The size of our hearts

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  • June 28, 2011

It’s common, particularly among religious commentators, to describe the human heart as small, narrow and petty: How small-hearted and petty we are!

I find this distressing because religious thinkers especially should know better. We are not created by God and put on this Earth with small, narrow and petty hearts. The opposite is true. God puts us into this world with huge hearts, hearts as deep as the Grand Canyon. The human heart in itself, when not closed off by fear, wound and paranoia, is the antithesis of pettiness. The human heart, as Augustine describes it, is not fulfilled by anything less than infinity itself. There’s nothing small about the human heart.

But then why do we find ourselves relating to the world, to each other and to God with hearts that are small, narrow and petty?


The problem is not the size or the natural dynamics of the human heart, but what the heart tends to do when it is wounded, fearful, disrespected, paranoid or self-deluded by greed and selfishness. It’s then that it closes itself to its own depth and greatness and becomes narrow, petty, fearful and selfish. But that behaviour is anomalous, not the human heart at either its normal or its best, when it is huge, generous, noble and self-sacrificing.

The early Church Fathers had a simple way of expressing our struggle here. They taught that each of us has two hearts, two souls. In each person, there is a small, petty heart. This is the heart that we operate out of when we are not at our best. This is the heart within which we feel our wounds and our distance from others. This is the heart within which we are chronically irritated and angry, the heart within which we feel the unfairness of life, within which we sense others as a threat, within which we feel envy and bitterness. This too is the heart that wants to set itself apart from and above others. And this is the heart that is most often described by religious thinkers when they describe human nature as small and petty.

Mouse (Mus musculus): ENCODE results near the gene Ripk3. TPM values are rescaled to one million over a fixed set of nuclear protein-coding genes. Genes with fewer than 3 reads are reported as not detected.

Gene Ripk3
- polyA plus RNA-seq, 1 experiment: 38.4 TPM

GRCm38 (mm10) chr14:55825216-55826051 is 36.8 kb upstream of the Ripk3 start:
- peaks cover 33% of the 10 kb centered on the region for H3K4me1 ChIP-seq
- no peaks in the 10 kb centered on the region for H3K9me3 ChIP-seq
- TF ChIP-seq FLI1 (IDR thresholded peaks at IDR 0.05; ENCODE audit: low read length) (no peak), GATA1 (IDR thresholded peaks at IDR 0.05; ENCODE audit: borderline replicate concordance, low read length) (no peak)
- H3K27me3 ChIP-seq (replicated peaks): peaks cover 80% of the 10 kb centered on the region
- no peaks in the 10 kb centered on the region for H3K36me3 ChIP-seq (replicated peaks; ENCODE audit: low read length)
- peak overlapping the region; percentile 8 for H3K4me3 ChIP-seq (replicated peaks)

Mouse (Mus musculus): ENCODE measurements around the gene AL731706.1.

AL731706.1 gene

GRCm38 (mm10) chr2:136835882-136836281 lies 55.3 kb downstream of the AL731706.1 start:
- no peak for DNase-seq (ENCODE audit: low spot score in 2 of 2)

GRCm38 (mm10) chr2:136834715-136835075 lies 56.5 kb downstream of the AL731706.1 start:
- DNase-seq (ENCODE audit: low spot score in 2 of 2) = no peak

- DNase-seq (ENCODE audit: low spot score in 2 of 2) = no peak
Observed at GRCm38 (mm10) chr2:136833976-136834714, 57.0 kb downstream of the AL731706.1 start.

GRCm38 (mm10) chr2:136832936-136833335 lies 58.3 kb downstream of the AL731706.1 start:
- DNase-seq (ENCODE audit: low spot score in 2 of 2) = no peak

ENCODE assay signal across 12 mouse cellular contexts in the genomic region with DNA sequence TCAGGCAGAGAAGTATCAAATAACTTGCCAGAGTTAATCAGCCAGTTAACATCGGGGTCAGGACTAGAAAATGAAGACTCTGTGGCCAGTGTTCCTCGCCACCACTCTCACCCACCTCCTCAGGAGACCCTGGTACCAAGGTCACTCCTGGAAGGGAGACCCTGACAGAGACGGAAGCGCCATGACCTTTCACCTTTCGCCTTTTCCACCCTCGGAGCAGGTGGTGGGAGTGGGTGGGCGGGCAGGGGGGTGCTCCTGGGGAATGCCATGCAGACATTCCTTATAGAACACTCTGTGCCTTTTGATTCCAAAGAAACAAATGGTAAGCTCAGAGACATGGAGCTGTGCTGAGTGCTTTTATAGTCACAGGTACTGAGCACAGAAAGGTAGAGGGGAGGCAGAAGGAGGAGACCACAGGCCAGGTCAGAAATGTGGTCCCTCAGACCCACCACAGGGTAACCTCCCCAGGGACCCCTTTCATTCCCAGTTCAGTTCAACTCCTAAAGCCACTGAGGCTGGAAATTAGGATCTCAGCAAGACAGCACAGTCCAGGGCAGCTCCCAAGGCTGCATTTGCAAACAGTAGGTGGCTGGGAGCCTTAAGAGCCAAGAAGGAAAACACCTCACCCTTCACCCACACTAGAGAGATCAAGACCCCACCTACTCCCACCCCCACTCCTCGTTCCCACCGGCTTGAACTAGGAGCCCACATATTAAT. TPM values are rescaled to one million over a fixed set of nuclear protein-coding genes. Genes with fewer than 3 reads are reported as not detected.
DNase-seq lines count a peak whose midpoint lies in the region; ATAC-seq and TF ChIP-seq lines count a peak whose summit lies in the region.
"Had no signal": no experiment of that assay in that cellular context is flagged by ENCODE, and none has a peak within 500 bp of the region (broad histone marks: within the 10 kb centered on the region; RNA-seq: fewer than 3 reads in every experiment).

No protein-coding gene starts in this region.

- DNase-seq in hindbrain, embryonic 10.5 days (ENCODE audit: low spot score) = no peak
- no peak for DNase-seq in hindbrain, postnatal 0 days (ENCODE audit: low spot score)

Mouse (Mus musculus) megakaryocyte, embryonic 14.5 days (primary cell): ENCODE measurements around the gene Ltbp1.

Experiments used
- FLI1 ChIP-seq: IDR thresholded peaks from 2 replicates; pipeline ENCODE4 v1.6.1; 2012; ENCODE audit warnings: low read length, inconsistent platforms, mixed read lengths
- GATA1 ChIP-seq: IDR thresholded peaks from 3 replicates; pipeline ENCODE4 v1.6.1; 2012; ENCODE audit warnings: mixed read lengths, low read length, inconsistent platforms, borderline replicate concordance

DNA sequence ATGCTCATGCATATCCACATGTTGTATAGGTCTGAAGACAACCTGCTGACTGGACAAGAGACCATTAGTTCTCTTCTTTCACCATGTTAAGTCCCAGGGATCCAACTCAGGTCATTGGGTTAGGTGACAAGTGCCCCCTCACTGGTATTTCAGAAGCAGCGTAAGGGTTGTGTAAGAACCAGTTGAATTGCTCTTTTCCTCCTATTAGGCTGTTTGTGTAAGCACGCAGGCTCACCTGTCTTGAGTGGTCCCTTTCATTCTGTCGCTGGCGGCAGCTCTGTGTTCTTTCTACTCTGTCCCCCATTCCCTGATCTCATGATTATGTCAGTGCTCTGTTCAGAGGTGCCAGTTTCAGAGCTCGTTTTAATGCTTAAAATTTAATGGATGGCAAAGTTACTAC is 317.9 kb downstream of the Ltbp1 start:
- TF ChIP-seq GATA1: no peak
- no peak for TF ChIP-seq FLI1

But the Church Fathers taught that inside of each of us there was also another heart, a huge, deep, big, generous and noble heart. This is the heart we operate out of when we are at our best. This is the heart within which we feel empathy and compassion. This is the heart within which we are enflamed with noble ideals, where we inchoately feel God’s presence in faith and hope and are able to move out to others in charity and forgiveness. Inside each of us, sadly often buried under suffocating wounds that keep if far from the surface, lies the heart of a saint, bursting to get out.

Thus on any given day, and at any given moment, we can feel like Mother Teresa or like a bitter terrorist. We can feel ready to give our lives in martyrdom or we can feel ready to welcome the sensation of sin. We can feel like the noble Don Quixote, enflamed with idealism, or we can feel like a despairing cynic, content to settle for whatever short-range compensation and pleasure life can give rather than believing in deeper, more life-giving possibilities for ourselves and others. Everything depends upon which heart we are connected to at a given moment.

If that is true then our invitation to others in terms of moving towards nobleness of heart will be most effective when, rather than emphasizing their faults and narrowness, we instead invite them to try to access what is best, highest, within themselves.  

And this is not a simple variation on the axiom that you attract more bees with honey than with vinegar. It’s a variation on the dynamics of repentance and healing as the great mystic, John of the Cross, describes them. For him, the most effective way to move towards healing is not by focusing on the moral and spiritual areas within which we particularly struggle. For him, we heal and grow and eventually “cauterize” our faults by fanning the flames of what is already virtuous, best, inside us. Those fires eventually burn out our selfishness and our wounds. Our virtues, when fanned to full flame, leave no room inside us for pettiness and small-heartedness.

Not everything can be fixed or cured, but it should be named correctly. Nowhere is this more important than in how we name both the size and the struggles of the human heart. We are not petty souls who occasionally do noble things. We are rather noble souls who, sadly, occasionally do petty things.

(Fr. Rolheiser can be reached at his web site www.ronrolheiser.com.)

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